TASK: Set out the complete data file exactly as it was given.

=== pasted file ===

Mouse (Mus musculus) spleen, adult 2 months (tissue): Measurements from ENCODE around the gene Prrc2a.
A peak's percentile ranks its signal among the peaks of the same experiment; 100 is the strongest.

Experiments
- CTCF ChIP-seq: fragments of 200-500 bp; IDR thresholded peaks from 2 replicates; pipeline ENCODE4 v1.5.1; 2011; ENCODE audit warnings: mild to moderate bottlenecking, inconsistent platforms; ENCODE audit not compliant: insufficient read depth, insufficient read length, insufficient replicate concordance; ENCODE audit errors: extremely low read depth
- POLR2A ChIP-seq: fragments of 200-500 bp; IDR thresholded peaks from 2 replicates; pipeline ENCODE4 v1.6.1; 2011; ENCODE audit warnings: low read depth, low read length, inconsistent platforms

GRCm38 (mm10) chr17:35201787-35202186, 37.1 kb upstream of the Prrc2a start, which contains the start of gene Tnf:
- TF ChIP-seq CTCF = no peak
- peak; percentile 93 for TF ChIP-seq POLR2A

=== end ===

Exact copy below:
Mouse (Mus musculus) spleen, adult 2 months (tissue): Measurements from ENCODE around the gene Prrc2a.
A peak's percentile ranks its signal among the peaks of the same experiment; 100 is the strongest.

Experiments
- CTCF ChIP-seq: fragments of 200-500 bp; IDR thresholded peaks from 2 replicates; pipeline ENCODE4 v1.5.1; 2011; ENCODE audit warnings: mild to moderate bottlenecking, inconsistent platforms; ENCODE audit not compliant: insufficient read depth, insufficient read length, insufficient replicate concordance; ENCODE audit errors: extremely low read depth
- POLR2A ChIP-seq: fragments of 200-500 bp; IDR thresholded peaks from 2 replicates; pipeline ENCODE4 v1.6.1; 2011; ENCODE audit warnings: low read depth, low read length, inconsistent platforms

GRCm38 (mm10) chr17:35201787-35202186, 37.1 kb upstream of the Prrc2a start, which contains the start of gene Tnf:
- TF ChIP-seq CTCF = no peak
- peak; percentile 93 for TF ChIP-seq POLR2A